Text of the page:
setpriority()

set nice value 

Function


SYNOPSIS

#include <sys/resource.h>

int setpriority(int which, id_t who, int value);


DESCRIPTION

The setpriority() function sets the nice value of a process, all processes in a process group, or all processes for a specified user to the specified value. If the process is multi-threaded, the nice value affects all threads in the process. The default nice value is 0; lower nice values cause more favorable scheduling.


PARAMETERS

which 

Specifies the type of target. Can be one of PRIO_PROCESS, PRIO_PGRP, or PRIO_USER.

who 

Is the target of the setpriority() request; a process ID, process group ID, or user ID, respectively, depending on the value of which. A value of 0 indicates that the target is the current process, process group, or user.

value 

Is the new nice value for the process. Values in the range [-NZERO,(NZERO-1)] are valid; values outside that range are silently clipped to this range.


RETURN VALUES

If successful, setpriority() returns 0. On failure, it returns -1 and sets errno to one of the following values:

EACCES 

A request was made to change the nice value to a lower numeric value and the current process does not have appropriate privilege.

EINVAL 

The value of the which parameter was not recognized, or the value of the who parameter is not a valid process ID, process group ID or user ID.

ENOTSUP 

The value of the which or who parameter is not currently supported.

EPERM 

A process was located, but neither the real nor effective user ID of the executing process match the effective user ID of the process whose nice value is to be changed.

ESRCH 

No process could be locating using the which and who parameter values specified.


CONFORMANCE

UNIX 98, with exceptions.


MULTITHREAD SAFETY LEVEL

MT-Safe.


PORTING ISSUES

UNIX 98 documentation refers to NZERO as the default nice value, and then states that the value parameter is interpreted as (value + NZERO). This is confusing, and somewhat contradictory with standard UNIX behavior. The NuTCRACKER Platform implementation uses values of -NZERO to NZERO-1, which is the same thing. NZERO is defined as 20 in <limits.h>.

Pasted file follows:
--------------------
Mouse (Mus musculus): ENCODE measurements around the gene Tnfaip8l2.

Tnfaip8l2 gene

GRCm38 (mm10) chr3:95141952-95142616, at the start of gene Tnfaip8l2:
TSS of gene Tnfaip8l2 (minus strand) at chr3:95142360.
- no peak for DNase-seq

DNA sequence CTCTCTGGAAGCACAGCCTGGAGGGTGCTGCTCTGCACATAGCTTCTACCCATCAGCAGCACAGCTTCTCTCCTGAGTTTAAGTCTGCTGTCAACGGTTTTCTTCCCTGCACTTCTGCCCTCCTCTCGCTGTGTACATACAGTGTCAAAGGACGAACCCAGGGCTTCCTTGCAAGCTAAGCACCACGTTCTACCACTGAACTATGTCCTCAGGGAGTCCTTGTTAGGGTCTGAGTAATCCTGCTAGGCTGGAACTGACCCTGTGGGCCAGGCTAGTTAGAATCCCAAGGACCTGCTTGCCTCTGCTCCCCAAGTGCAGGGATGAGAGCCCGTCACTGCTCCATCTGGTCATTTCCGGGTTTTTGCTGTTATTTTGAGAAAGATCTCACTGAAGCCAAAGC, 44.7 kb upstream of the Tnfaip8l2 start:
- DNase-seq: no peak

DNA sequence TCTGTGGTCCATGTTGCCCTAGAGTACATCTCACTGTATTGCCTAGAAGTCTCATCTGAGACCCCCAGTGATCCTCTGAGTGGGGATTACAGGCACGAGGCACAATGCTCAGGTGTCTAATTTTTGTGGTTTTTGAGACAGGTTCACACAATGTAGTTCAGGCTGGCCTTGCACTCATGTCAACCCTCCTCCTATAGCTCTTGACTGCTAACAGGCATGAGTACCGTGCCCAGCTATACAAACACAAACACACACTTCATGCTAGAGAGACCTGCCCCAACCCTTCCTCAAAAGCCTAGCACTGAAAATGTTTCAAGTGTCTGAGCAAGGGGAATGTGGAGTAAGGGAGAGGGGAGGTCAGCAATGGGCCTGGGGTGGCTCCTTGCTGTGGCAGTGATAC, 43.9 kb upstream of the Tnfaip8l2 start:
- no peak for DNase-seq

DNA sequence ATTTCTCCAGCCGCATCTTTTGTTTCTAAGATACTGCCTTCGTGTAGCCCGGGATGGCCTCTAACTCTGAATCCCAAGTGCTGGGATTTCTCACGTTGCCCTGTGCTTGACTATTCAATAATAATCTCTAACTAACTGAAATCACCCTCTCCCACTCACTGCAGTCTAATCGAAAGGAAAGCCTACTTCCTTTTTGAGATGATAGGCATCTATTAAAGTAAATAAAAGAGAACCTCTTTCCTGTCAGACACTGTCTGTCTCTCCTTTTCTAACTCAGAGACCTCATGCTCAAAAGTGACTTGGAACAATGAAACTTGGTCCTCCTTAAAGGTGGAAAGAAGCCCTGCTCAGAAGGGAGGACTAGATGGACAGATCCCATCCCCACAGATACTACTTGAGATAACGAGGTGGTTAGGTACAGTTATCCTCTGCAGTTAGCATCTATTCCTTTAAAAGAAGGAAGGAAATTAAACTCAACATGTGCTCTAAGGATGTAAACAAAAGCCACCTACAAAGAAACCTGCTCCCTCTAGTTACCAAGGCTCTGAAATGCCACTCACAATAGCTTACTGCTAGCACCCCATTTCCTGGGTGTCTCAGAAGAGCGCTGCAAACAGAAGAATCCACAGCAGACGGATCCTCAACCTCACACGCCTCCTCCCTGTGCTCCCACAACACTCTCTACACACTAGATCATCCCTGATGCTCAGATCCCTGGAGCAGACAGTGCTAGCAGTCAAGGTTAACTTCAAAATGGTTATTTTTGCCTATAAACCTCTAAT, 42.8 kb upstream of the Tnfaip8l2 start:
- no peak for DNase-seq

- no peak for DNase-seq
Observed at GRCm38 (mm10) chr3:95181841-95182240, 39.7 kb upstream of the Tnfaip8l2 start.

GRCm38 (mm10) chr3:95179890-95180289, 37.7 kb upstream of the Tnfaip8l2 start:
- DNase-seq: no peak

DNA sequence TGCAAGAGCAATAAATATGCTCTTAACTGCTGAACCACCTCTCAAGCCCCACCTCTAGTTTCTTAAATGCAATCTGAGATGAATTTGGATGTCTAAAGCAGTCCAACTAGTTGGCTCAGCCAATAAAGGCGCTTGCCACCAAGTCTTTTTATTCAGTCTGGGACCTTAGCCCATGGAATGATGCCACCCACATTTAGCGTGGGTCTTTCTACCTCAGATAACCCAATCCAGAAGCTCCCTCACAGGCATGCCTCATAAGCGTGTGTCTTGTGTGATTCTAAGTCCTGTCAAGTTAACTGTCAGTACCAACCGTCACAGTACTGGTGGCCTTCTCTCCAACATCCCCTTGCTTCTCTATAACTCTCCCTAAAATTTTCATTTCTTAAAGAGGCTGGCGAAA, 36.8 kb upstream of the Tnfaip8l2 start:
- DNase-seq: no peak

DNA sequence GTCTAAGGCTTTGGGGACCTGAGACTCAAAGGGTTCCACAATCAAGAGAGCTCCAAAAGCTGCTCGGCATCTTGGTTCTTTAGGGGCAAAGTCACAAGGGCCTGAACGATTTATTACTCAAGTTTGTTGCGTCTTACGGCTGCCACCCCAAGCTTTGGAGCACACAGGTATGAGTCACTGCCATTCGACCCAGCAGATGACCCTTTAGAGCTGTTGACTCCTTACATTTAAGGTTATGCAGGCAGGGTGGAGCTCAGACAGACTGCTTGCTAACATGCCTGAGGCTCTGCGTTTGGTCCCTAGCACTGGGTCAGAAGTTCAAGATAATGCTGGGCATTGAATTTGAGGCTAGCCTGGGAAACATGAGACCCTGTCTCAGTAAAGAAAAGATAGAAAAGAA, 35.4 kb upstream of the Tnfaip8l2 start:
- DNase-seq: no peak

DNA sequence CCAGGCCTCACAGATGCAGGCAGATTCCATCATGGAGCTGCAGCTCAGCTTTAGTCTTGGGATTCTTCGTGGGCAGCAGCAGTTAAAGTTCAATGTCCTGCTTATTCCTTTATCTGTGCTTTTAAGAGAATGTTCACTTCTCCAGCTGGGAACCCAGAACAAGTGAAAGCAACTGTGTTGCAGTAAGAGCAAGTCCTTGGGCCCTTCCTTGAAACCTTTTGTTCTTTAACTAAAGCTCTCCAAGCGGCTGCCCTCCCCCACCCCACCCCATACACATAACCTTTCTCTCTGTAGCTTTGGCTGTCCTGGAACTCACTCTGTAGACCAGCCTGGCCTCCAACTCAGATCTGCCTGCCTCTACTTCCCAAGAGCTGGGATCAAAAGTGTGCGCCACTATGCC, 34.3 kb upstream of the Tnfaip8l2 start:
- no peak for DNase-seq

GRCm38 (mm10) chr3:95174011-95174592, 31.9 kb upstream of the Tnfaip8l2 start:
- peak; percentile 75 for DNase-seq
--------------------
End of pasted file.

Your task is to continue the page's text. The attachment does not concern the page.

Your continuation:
The PRIO_PGRP and PRIO_USER values for which are not currently supported; if either value is specified, setpriority() returns -1 with errno set to ENOTSUP.

When PRIO_PROCESS is specified for which, only 0 or the return value of getpid() may be specified for who. If any other value is specified, setpriority() returns -1 with errno set to ENOTSUP.

The NuTCRACKER Platform does not restrict a process from lowering its nice value (that is, raising its priority), as most UNIX platforms do. This is in keeping with the way the underlying Win32 APIs are implemented.

The following table shows the mapping between nice values and Win32 priorities. Refer to the Win32 documentation for SetThreadPriority() for more information on Win32 priority issues.

nice value Win32 Priority
-20 to -16 THREAD_PRIORITY_HIGHEST
-15 to -6 THREAD_PRIORITY_ABOVE_NORMAL
-5 to +4 THREAD_PRIORITY_NORMAL
+5 to +14 THREAD_PRIORITY_BELOW_NORMAL
+15 to +19 THREAD_PRIORITY_LOWEST

This API results in a call to the Windows function SetThreadPriority() and does not adjust the Windows Priority Class. As a result, it is difficult to see that the priority has been changed with the MKS Toolkit ps utility or any other Windows utility (for example, the Windows Task Manager). The priority that has changed is referred to as the "dynamic thread priority" within a priority class and is only displayed by pview or similar utilities.

WARNING

Do not adjust the Windows Priority Class with the Windows SetPriorityClass() API. This can cause NuTCRACKER Platform core data structures to become corrupt and unusable or other undesirable results; all of which could result in the system hanging or worse.


AVAILABILITY

PTC MKS Toolkit for Professional Developers
PTC MKS Toolkit for Professional Developers 64-Bit Edition
PTC MKS Toolkit for Enterprise Developers
PTC MKS Toolkit for Enterprise Developers 64-Bit Edition


SEE ALSO

Functions:
execl(), execle(), execlp(), execlpe(), execv(), execve(), execvp(), execvpe(), fork(), getpriority(), nice()


PTC MKS Toolkit 10.3 Documentation Build 39.